Intended for healthcare professionals


Cecil Thompson Buchanan AdamsElisabeth Bride Carnegie DicksonJohn Robert Pelham GibbonsDavid Stoakley HinsonGeorge Downes McDowellFrederic (“Eric”) Guy NeildLouis Falconer SmithJohn Turner SpareJessie Vivien Mary Walls (née Robb)John WhyteRodney Finlayson

BMJ 1999; 319 doi: (Published 23 October 1999) Cite this as: BMJ 1999;319:1138

Cecil Thompson Buchanan Adams

Former physician Coleraine and Londonderry (b Londonderry 1914; q Queen's University Belfast 1937; DPH), d 30 March 1999. He served in the Royal Air Force during the second world war with postings as squadron leader in India and Africa. After the war Dr Adams worked with the newly formed Northern Ireland Tuberculosis Authority and was responsible for the service in several towns. At the time there were over 14 000 people with tuberculosis out of a population of about 1.3 million. The authority's report was published in 1959 when it was clear that the task to control the disease had been accomplished. Dr Adams then transferred to the Northern Ireland Hospitals Authority and continued working in chest medicine. He had a special interest in farmer's lung. He was described as shy and unassuming but was caring and competent. He leaves a wife, Maud.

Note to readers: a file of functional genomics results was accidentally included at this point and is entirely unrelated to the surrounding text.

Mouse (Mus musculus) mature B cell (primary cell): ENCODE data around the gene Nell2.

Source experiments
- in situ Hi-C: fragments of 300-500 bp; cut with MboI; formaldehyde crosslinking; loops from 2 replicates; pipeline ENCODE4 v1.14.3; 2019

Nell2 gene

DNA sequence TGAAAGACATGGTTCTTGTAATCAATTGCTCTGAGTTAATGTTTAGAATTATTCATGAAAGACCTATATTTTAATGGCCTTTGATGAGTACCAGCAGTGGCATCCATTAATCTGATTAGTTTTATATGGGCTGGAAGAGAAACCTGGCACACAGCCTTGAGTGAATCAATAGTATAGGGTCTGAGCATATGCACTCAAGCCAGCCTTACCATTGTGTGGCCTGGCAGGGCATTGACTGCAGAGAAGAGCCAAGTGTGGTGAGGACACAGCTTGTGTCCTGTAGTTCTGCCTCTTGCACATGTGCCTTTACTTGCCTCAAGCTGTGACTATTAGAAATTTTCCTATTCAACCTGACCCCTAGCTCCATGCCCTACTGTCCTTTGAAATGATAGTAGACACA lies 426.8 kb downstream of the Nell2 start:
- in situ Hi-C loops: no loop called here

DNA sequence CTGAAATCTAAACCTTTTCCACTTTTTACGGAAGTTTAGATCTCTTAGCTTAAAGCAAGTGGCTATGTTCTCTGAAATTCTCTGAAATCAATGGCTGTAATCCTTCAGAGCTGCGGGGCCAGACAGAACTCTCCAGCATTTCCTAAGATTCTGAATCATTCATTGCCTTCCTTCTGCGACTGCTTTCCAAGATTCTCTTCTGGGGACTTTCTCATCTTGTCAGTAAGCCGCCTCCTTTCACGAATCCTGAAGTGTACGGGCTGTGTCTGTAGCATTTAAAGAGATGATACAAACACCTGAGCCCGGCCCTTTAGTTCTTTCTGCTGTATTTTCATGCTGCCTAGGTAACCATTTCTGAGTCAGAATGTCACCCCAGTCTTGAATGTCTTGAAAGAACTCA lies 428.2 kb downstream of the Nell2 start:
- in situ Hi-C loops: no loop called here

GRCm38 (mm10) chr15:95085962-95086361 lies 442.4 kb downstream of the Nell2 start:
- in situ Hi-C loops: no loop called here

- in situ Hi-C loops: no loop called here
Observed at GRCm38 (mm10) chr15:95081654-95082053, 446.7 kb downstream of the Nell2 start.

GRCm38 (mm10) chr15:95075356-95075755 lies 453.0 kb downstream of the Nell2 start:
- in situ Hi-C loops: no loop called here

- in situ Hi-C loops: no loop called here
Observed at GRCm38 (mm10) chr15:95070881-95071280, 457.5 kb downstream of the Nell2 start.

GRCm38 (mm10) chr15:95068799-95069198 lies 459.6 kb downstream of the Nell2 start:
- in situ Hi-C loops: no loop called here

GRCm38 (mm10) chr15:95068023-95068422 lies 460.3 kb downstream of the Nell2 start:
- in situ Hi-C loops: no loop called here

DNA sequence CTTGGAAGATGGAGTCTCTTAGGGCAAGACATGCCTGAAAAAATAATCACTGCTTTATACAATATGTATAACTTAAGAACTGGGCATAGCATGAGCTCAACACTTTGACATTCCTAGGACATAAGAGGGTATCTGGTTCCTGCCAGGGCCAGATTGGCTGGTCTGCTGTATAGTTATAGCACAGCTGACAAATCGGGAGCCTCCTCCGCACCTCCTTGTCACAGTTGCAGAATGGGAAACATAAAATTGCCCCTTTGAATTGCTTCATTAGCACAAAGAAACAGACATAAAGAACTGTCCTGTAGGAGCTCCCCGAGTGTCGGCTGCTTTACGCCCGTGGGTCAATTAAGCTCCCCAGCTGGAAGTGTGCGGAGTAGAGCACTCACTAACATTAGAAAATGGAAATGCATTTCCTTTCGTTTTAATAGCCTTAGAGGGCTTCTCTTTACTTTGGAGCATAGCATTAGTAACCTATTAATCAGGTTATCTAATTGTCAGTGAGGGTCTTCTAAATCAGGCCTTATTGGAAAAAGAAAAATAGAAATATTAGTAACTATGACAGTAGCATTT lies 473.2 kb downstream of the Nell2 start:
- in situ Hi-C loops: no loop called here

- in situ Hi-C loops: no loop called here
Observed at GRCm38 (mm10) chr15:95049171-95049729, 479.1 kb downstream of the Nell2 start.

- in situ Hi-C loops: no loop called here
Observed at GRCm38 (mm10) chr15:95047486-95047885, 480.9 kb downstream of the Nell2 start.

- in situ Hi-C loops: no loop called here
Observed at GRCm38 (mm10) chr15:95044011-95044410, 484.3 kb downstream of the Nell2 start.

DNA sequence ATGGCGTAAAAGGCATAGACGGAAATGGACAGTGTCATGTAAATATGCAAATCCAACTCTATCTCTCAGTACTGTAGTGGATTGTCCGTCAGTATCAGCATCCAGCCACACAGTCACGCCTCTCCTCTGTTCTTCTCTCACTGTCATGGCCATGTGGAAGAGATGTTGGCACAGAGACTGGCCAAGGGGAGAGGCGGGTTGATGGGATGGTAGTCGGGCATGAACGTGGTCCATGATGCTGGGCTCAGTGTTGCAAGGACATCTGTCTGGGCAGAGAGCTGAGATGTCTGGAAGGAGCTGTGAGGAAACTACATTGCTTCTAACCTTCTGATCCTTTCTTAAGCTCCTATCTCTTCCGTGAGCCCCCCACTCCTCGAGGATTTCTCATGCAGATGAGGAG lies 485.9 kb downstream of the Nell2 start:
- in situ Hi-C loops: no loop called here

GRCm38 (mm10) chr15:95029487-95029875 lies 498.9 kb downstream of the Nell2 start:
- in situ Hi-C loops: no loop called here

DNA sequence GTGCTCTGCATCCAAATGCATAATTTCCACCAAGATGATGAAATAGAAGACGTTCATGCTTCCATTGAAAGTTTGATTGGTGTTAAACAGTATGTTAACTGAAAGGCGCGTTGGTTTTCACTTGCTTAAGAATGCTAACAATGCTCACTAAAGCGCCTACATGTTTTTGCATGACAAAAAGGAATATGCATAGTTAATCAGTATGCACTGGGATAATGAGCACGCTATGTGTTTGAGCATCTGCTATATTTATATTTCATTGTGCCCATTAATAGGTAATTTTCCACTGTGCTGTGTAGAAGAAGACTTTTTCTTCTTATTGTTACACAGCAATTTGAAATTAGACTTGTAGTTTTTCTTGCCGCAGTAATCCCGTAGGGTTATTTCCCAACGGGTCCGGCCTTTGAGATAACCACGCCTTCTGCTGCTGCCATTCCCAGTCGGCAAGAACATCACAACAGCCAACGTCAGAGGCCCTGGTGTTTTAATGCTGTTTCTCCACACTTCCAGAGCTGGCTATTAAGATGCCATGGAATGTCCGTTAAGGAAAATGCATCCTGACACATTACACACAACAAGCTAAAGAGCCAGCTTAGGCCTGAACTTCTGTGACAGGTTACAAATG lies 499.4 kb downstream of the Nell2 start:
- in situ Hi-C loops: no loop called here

[Betty Nicholl]

Elisabeth Bride Carnegie Dickson

Missionary doctor South Africa (b 1921; q Royal Free Hospital 1943), died during a robbery in June 1999. Her first posting was in Tsolo, Transkei, where she detected and contained a diphtheria epidemic, earning the commendation of the South African government. She said that the difficulty of getting free vaccine for the children was equalled by the difficulty in persuading the mothers to accept it. In 1962 she moved to the Holy Cross mission and the Victoria Hospital Lovedale, where her diagnostic and surgical skills were appreciated. In 1975 she retired to the mountain resort of Hogsback and joined the local general practice. She was delighted that the resort was a mixed race community. Bride fulfilled two ambitions, to have a beautiful garden and to become an ordained minister of the Anglican church—she was one of the first group of women to be ordained in 1992. He church was the smallest in South Africa, St …

View Full Text

Log in

Log in through your institution


* For online subscription